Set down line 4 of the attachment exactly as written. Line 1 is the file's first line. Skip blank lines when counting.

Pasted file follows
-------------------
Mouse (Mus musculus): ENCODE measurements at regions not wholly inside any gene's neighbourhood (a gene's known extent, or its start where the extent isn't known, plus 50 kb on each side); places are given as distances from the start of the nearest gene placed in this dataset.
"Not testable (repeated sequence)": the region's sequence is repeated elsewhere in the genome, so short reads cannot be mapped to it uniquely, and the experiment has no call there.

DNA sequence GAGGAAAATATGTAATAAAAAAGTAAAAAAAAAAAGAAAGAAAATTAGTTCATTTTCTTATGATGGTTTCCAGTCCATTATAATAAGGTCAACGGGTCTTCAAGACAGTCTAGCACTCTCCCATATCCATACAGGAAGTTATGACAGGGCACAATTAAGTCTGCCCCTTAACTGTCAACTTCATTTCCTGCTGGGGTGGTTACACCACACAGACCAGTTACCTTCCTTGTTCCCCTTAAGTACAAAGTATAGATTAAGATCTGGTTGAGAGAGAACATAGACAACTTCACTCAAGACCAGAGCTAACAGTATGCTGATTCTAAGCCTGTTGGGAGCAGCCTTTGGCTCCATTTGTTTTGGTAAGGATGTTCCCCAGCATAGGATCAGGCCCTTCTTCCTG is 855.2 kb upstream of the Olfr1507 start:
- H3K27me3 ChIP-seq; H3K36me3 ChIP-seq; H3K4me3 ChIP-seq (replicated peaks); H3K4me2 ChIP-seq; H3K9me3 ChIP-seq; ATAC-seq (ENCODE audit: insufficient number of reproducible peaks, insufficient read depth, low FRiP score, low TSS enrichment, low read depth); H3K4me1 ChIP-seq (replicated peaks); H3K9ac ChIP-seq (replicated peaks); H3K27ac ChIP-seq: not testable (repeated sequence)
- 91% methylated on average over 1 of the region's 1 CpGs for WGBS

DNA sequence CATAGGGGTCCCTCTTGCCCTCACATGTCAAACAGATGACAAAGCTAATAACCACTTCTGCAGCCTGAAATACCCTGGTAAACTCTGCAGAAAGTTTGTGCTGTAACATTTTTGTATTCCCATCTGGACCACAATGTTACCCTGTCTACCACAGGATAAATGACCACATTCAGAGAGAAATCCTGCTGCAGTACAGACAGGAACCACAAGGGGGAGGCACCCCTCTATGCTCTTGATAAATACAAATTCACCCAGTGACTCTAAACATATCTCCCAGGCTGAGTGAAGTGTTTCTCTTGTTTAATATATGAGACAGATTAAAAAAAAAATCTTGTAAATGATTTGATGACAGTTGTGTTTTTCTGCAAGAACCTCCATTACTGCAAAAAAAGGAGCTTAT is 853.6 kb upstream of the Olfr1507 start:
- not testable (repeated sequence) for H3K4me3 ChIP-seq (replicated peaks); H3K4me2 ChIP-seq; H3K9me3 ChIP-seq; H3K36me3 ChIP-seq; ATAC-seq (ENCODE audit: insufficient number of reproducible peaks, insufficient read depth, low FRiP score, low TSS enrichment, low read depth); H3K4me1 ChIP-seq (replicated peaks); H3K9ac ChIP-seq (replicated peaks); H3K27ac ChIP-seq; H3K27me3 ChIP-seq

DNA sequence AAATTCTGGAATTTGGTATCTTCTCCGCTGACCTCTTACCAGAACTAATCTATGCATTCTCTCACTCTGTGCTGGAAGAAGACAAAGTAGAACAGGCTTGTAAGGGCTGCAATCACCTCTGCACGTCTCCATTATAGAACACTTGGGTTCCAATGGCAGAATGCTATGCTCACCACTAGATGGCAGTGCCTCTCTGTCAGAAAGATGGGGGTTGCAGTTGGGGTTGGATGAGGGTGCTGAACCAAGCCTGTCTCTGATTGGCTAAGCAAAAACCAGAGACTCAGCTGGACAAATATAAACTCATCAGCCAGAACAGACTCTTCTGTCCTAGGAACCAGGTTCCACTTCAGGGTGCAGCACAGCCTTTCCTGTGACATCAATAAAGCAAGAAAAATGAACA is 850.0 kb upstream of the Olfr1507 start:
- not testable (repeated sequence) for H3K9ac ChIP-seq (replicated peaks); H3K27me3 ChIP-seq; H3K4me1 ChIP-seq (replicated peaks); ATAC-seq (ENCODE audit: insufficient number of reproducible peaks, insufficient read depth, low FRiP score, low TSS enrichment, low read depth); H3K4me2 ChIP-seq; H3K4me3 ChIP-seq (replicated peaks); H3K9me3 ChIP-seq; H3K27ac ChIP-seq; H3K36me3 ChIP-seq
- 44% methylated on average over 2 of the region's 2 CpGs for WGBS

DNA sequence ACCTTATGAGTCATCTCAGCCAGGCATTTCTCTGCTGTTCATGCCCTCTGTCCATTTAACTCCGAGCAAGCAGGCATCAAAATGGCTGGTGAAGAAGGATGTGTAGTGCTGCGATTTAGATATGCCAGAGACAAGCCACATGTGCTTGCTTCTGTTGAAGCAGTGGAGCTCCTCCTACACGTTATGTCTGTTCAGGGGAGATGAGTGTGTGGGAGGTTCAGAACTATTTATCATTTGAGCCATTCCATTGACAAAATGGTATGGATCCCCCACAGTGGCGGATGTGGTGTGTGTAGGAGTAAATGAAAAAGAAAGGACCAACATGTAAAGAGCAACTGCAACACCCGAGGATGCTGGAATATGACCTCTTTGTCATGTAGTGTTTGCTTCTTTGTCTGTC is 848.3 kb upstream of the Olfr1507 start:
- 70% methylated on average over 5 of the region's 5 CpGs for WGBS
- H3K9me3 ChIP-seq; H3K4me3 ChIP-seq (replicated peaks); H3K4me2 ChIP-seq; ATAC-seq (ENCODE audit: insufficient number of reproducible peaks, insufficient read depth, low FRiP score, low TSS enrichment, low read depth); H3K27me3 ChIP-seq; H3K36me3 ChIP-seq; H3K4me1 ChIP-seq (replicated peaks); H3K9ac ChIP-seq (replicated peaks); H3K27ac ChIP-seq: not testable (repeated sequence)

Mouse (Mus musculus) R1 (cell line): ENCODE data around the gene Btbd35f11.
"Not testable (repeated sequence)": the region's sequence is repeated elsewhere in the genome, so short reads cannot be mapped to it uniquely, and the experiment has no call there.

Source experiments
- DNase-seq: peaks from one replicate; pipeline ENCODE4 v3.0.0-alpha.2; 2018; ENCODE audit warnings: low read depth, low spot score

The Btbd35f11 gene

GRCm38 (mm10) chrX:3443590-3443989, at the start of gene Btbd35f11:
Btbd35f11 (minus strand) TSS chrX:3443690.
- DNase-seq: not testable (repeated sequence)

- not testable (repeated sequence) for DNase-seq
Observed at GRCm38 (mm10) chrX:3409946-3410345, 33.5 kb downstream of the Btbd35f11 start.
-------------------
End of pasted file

- H3K27me3 ChIP-seq; H3K36me3 ChIP-seq; H3K4me3 ChIP-seq (replicated peaks); H3K4me2 ChIP-seq; H3K9me3 ChIP-seq; ATAC-seq (ENCODE audit: insufficient number of reproducible peaks, insufficient read depth, low FRiP score, low TSS enrichment, low read depth); H3K4me1 ChIP-seq (replicated peaks); H3K9ac ChIP-seq (replicated peaks); H3K27ac ChIP-seq: not testable (repeated sequence)